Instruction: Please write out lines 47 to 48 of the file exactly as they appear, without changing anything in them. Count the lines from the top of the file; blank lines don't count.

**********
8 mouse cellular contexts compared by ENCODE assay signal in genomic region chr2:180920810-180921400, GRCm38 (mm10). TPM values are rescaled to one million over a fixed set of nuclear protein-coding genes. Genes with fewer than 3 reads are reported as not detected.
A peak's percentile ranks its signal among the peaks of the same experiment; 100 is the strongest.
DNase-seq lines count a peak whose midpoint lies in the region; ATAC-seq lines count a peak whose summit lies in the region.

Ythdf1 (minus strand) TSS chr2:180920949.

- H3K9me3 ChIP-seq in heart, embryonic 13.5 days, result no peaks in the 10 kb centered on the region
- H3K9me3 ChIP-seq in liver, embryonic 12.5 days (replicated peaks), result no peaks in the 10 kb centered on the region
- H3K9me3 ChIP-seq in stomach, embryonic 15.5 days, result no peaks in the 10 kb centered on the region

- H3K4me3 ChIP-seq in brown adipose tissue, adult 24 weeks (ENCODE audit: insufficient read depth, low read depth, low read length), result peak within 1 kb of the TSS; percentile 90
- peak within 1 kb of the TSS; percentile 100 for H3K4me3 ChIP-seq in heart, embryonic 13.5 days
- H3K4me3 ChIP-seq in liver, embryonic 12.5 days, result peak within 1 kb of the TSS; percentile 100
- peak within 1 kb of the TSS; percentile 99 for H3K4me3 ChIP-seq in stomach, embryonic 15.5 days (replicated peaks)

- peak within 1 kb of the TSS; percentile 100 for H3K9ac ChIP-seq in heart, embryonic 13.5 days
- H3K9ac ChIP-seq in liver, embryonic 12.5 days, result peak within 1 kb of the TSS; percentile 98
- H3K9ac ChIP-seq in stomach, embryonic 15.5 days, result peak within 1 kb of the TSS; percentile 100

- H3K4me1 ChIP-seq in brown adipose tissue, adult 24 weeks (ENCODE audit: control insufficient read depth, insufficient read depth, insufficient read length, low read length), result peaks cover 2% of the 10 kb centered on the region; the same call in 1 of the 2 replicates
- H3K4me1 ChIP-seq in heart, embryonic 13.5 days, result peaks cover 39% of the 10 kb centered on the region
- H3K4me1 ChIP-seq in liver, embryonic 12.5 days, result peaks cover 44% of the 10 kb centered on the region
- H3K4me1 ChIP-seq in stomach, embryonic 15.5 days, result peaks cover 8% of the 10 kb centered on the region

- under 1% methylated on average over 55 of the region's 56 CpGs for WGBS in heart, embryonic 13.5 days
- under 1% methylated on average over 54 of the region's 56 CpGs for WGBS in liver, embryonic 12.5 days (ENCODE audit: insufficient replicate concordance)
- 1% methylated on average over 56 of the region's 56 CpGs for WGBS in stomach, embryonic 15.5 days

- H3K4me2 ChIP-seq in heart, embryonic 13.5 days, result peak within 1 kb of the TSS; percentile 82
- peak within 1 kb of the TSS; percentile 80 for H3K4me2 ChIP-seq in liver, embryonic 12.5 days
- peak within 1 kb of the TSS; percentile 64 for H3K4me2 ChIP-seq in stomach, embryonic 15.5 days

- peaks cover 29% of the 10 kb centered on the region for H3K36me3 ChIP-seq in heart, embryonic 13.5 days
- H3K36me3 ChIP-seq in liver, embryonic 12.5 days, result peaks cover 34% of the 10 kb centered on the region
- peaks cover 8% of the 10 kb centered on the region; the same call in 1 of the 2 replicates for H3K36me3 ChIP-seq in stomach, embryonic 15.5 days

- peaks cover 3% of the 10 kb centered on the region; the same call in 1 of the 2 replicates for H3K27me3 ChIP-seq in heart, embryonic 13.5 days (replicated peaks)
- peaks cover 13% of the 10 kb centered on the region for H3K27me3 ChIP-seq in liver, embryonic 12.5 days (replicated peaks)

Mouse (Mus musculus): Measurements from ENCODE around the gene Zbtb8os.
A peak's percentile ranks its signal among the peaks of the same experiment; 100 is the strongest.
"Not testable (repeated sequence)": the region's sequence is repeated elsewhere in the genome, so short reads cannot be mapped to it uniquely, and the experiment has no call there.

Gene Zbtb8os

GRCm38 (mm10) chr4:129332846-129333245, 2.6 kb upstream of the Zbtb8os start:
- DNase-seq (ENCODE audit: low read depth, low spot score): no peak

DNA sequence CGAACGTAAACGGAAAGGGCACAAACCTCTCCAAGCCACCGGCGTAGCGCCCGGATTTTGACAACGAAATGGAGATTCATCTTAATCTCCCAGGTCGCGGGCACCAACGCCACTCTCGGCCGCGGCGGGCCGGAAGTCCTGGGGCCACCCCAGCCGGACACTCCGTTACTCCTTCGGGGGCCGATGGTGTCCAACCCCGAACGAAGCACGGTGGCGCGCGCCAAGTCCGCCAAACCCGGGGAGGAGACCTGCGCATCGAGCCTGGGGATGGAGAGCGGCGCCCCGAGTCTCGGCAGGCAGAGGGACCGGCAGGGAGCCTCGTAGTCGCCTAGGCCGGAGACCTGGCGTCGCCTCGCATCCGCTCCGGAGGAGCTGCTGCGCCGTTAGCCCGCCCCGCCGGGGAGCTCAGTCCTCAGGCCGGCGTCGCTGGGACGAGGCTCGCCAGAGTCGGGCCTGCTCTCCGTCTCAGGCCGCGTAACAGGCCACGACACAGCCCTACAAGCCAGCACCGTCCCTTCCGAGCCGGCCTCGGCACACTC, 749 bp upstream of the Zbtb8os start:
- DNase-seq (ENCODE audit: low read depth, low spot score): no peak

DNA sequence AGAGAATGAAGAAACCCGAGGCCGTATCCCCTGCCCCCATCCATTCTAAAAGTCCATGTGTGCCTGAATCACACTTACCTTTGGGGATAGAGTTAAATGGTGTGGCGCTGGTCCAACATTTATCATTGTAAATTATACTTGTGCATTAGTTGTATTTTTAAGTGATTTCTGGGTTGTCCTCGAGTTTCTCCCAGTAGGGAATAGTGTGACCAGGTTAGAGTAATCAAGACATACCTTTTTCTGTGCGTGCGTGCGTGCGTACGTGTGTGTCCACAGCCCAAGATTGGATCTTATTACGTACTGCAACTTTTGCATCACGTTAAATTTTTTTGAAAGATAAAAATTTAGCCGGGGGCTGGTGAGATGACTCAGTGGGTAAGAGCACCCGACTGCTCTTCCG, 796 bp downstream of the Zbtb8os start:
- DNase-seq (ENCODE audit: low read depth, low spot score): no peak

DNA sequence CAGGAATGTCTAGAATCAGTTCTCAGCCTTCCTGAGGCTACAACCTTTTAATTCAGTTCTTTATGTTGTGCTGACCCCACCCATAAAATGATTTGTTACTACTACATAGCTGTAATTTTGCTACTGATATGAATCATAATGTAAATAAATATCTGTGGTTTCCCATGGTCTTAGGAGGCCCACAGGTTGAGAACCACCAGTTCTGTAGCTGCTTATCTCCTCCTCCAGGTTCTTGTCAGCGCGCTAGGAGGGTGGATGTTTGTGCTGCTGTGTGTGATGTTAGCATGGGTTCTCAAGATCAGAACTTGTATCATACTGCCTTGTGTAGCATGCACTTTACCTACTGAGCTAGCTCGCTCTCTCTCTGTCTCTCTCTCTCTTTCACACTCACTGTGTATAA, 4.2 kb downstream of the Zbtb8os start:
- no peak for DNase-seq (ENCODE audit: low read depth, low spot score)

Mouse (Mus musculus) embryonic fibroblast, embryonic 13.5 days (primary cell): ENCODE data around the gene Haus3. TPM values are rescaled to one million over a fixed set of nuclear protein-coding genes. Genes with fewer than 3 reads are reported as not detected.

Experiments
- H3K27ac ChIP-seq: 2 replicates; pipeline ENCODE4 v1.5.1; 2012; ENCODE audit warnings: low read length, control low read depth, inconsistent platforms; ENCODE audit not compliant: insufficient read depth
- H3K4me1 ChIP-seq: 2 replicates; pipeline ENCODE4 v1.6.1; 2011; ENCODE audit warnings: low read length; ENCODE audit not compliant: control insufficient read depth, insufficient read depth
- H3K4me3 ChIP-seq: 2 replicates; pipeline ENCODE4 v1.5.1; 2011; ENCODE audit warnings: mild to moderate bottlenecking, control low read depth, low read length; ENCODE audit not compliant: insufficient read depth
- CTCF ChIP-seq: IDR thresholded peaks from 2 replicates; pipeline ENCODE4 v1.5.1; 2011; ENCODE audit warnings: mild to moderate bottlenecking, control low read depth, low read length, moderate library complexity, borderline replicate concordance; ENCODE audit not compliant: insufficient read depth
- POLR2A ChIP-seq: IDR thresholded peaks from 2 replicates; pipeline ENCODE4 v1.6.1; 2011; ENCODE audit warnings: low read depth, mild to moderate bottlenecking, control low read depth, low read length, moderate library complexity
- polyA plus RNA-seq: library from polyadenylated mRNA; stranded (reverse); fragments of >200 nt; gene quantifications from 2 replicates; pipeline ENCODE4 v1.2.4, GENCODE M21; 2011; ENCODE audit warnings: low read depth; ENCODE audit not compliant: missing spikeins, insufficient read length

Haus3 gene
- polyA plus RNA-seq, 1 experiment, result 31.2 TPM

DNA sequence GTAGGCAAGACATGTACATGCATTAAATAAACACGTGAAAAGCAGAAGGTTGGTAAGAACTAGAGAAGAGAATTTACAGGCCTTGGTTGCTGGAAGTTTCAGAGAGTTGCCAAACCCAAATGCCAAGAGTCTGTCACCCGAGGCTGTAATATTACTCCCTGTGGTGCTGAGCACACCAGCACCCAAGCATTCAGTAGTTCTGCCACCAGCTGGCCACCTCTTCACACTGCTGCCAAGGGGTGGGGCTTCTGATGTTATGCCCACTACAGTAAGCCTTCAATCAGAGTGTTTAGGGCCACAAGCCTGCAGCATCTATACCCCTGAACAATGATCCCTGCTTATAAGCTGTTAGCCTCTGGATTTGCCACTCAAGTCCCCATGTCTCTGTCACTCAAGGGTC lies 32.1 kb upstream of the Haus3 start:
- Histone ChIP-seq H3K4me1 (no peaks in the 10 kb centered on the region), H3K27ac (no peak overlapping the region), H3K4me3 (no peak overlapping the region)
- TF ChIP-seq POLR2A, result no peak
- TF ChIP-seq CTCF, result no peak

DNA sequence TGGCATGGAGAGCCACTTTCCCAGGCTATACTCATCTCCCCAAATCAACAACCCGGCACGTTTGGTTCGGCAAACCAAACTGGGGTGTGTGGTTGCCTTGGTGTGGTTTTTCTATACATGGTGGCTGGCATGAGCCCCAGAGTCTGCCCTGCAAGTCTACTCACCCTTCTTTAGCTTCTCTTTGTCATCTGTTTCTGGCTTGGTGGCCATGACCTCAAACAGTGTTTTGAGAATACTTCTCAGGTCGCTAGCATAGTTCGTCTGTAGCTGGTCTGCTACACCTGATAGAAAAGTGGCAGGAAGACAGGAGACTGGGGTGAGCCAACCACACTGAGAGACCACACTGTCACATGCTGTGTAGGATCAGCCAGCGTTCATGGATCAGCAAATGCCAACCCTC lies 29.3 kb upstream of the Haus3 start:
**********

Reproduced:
- CTCF ChIP-seq: IDR thresholded peaks from 2 replicates; pipeline ENCODE4 v1.5.1; 2011; ENCODE audit warnings: mild to moderate bottlenecking, control low read depth, low read length, moderate library complexity, borderline replicate concordance; ENCODE audit not compliant: insufficient read depth
- POLR2A ChIP-seq: IDR thresholded peaks from 2 replicates; pipeline ENCODE4 v1.6.1; 2011; ENCODE audit warnings: low read depth, mild to moderate bottlenecking, control low read depth, low read length, moderate library complexity